The claim: An image of an article purportedly published March 18, 2023 by Southern Chinese Daily News was circulating online. The article claims that the FDA issued an import ban on food products from Japan one week prior to the publication of the article, due to radioactive contamination.
- The article was published on page B2 of the March 18, 2023 issue of Southern Chinese Daily News, a Chinese-language newspaper based in Houston, U.S. Part of the policy information comes from the Import Alert #99-33 issued by the FDA.
- The Import Alert was issued right after the 2011 Fukushima nuclear power plant incident. Responding to a food regulation list issued by the Japanese government, the FDA document lists foods from certain regions of Japan which will be impounded without examination. The FDA restriction had been updated and adjusted several times before being officially deactivated on Sept. 21, 2021.
Our verdict: The viral article does not show the recent U.S. import ban on food products from Japan but contents from a deactivated import restriction.
According to an article published March 18 (local time) on the TV Asahi website, some of the facilities for Fukushima nuclear plant water release had been approved by Japan’s nuclear watchdog the Nuclear Regulation Authority on March 15. The facilities started running on March 17.
HKBU Fact Check received a fact check request to verify an image of a newspaper clipping. The newspaper article claims that the U.S. Food and Drug Administration (FDA) had banned certain food products imported from Japan one week prior to the publication of the article due to radioactive contamination. The image shows that the article might be published on the page B2 of the March 18, 2023 issue of Southern Chinese Daily News.
A YouTube channel from Hong Kong interpreted the article and inferred that the policy was issued on or around March 11, 2023. The YouTube channel also appealed to the public to stop purchasing any Japanese food products. The video has gone viral—it had been viewed over 55,900 times, and had garnered more than 6,000 likes and 262 comments as of the publication of this article.
By searching the full page of the digital edition of Southern Chinese Daily News, it was confirmed that the article was published on page B2 of the March 18, 2023 issue. According to the official website of Southern Chinese Daily News, the newspaper was founded in Houston, U.S. and is the first Chinese-language newspaper in Houston.
The FDA did issue Import Alert #99-33 (IA), but it was issued right after the 2011 Fukushima nuclear power plant incident. The version discovered by HKBU Fact Check was published July 18, 2016, which has been updated and revised multiple times.
According to the food regulation list published by the Japanese government, the FDA document lists foods from certain regions of Japan which will be impounded without examination. Meanwhile, it also states, “This import alert represents the Agency’s current guidance to FDA field personnel regarding the manufacturer(s) and/or products(s) at issue. It does not create or confer any rights for or on any person, and does not operate to bind FDA or the public.”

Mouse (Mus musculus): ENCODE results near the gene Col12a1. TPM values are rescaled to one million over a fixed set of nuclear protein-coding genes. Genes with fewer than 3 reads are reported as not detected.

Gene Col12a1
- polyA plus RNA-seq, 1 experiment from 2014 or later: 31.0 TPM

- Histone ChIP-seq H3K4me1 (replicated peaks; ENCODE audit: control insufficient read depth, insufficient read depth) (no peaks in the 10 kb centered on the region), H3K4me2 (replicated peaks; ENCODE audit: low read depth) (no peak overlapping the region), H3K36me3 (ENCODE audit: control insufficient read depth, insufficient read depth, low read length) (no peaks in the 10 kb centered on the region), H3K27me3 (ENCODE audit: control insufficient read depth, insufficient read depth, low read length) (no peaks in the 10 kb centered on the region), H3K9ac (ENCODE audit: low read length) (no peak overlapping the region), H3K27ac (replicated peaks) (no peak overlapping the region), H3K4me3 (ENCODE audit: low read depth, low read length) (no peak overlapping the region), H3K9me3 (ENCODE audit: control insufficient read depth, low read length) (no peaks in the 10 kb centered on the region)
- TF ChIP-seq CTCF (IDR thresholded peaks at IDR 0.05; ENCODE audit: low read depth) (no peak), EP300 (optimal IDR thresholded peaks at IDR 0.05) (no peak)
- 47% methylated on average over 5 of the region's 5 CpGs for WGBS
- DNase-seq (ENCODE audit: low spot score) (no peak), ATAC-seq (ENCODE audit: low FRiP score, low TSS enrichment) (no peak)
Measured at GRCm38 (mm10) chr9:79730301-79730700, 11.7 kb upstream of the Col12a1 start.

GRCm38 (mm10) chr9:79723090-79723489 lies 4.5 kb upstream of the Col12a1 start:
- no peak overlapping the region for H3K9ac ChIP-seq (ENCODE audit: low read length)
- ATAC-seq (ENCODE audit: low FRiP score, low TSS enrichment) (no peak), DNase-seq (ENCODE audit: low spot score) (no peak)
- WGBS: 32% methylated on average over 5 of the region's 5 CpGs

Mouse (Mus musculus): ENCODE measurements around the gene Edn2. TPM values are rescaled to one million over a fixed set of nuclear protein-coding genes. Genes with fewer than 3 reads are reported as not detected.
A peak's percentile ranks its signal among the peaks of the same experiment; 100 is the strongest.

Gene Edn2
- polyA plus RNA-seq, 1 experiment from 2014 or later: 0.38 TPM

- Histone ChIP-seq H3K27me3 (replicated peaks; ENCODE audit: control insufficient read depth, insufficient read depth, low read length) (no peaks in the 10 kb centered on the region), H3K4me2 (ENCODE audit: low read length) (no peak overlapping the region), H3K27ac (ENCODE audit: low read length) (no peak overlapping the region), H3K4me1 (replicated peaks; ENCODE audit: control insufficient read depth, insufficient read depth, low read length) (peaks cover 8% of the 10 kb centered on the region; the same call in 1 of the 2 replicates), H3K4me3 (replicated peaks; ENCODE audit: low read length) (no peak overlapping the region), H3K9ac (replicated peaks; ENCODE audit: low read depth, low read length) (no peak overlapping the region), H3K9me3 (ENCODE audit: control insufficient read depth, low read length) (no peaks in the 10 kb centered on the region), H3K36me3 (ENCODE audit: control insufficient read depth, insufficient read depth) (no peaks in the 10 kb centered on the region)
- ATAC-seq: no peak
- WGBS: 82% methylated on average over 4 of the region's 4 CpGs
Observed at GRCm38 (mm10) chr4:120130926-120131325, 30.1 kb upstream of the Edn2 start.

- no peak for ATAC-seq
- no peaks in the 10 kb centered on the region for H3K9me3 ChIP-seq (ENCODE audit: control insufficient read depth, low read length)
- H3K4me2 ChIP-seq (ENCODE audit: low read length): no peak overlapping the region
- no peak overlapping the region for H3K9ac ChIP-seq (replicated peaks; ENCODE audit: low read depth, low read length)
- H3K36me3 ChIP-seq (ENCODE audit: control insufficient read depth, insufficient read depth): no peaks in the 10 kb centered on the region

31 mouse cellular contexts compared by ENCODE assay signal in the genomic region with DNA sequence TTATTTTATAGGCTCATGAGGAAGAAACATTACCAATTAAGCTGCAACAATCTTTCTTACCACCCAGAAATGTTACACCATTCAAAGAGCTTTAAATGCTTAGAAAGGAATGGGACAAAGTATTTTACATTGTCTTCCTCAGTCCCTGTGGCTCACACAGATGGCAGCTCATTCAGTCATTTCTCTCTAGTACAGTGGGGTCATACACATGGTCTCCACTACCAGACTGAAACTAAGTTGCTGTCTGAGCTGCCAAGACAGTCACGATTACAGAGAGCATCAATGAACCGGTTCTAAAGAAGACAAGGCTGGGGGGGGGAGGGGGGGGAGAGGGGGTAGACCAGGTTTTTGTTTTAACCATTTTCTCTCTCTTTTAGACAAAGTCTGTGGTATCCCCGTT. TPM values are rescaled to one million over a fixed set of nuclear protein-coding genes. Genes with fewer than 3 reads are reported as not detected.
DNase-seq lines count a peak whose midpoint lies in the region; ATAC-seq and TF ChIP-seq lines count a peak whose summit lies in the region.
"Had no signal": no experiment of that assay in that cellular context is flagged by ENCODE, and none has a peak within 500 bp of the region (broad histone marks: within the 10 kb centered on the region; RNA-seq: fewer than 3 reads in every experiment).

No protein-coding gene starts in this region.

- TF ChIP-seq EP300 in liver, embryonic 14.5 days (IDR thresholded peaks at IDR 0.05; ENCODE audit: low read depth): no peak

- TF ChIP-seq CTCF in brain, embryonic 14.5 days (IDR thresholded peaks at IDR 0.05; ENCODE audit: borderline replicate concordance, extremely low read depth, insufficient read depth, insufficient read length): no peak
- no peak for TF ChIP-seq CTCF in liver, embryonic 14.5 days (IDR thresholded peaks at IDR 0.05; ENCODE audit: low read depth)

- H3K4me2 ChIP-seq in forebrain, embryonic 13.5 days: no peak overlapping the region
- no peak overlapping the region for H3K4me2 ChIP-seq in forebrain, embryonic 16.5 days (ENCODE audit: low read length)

In September 2021, after an extensive assessment of Japan’s nuclear contamination control measures and after reviewing the results of 10 years of sampling food products from Japan, the FDA considered it a low risk for U.S. consumers to suffer from radioactive contaminated foods from Japan and therefore decided to deactivate Import Alert #99-33.
Moreover, Hong Kong’s Centre for Food Safety responded to similar rumors back in 2021. It states that the Import Alert 99-33 imposed by the FDA referred to the list of food products that were restricted from export by the Japanese government, and the import alert was changed according to the list updated by the Ministry of Health, Labor and Welfare of Japan.
To sum up, the FDA did issue Import Alert #99-33 to guide FDA personnel to deal with food import from certain areas of Japan, but the restriction is not mandatory. The import alert was deactivated in 2021. The article circulating online contains information of a deactivated import alert and attached incorrect publication date to the regulation.
The viral article does not show the recent U.S. import ban on food products from Japan but contents from a deactivated import restriction.
- TV Asahi, “Part of the Fukushima First Nuclear Power Plant’s treated water will be discharged and treating facilities start to operate,” March 18, 2023.
- YouTube, video, March 21, 2023.
- Southern Chinese Daily News, B2 page, March 18, 2023.
- Southern Chinese Daily News, Company Profile.
- FDA, “Import Alert 99-33,” July 18, 2016.
- FDA, “FDA Response to the Fukushima Daiichi Nuclear Power Facility Incident,” Sept. 21, 2021.
- Ministry of Health, Labor and Welfare of Japan, “The instructions associated with food by Director-General of the Nuclear Emergency Response Headquarters,” March 30, 2023.
- Hong Kong’s Centre for Food Safety, “Latest update on Import Control on Japanese Food (as at 2021),” May 2, 2023.